Notice Under Section 19(1) of the CLA

There is a provision in Section 19(1) of the CLA for contractors to serve written notice of the construction project or “improvement” to the Landlord, when the freehold interest of the Landlord will also be subject to the lien. Such a notice must be served before the start of the work on the project in the following manner:

“Where owner’s interest leasehold”

19. (1) Where the interest of the owner to which the lien attaches is leasehold, the interest of the landlord shall also be subject to the lien to the same extent as the interest of the owner if the contractor gives the landlord written notice of the improvement to be made, unless the landlord, within fifteen days of receiving the notice from the contractor, gives the contractor written notice that the landlord assumes no responsibility for the improvement to be made. R.S.O. 1990, c. C.30, s. 19 (1).”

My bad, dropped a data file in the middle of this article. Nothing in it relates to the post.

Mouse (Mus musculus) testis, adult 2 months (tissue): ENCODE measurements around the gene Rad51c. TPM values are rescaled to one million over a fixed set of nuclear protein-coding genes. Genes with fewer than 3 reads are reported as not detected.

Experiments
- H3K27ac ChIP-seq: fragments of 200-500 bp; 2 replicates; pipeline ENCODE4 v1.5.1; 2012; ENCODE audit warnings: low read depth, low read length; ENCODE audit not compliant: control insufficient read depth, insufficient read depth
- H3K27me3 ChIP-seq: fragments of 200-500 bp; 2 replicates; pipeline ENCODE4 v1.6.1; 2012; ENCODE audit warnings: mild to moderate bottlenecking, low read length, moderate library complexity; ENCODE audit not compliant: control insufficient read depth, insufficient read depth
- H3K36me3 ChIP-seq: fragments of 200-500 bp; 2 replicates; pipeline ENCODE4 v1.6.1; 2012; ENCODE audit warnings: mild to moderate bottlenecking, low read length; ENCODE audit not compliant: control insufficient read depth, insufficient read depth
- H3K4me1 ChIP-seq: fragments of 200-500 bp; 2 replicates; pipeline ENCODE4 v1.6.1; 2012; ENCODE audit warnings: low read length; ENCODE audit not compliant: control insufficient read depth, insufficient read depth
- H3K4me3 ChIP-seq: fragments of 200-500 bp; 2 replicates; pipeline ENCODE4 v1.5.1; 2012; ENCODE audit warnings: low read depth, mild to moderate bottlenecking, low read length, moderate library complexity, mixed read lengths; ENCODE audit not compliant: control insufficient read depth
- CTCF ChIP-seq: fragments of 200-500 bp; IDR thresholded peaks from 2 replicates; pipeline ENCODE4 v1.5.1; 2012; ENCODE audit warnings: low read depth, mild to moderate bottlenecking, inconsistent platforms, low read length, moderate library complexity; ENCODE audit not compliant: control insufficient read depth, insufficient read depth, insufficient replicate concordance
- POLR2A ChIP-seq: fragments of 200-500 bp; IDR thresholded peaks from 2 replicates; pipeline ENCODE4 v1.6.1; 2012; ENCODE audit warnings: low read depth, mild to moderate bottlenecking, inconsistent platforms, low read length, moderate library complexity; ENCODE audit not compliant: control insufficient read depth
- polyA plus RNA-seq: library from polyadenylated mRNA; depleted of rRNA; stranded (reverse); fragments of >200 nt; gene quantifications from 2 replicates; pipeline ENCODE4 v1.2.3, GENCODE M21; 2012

The only problem with Section 19(1) a contractor faces, namely the clause that if the Landlord replies within 15 days indicating that it assumes no responsibility for the improvement, then the freehold interest cannot be liened. Due to this, contractors do not usually serve notices under Section 19 of the CLA. Nonetheless, if a client is going to do contractual work on a leased premises, it is prudent to serve the Section 19 notice, regardless of whether the Landlord replies to it or not.

Its converse is a Landlord with a tenant or tenants who are undertaking construction work. Such a landlord has to be on the lookout for Section 19 notices, ensuring that a response is made within 15 days. It is like a client who had just built a shopping mall or other retail area, having a number of tenant fit-out projects proceeding at the same time. Such a client/landlord should be on the lookout for Section 19 notices from contractors working on tenant improvements.

Don’t make a move before fully understanding your rights and obligations. For more information and assistance regarding commercial leasing in Ontario contact Levy Zavet PC (Levy Zavet) in Toronto, Ontario today.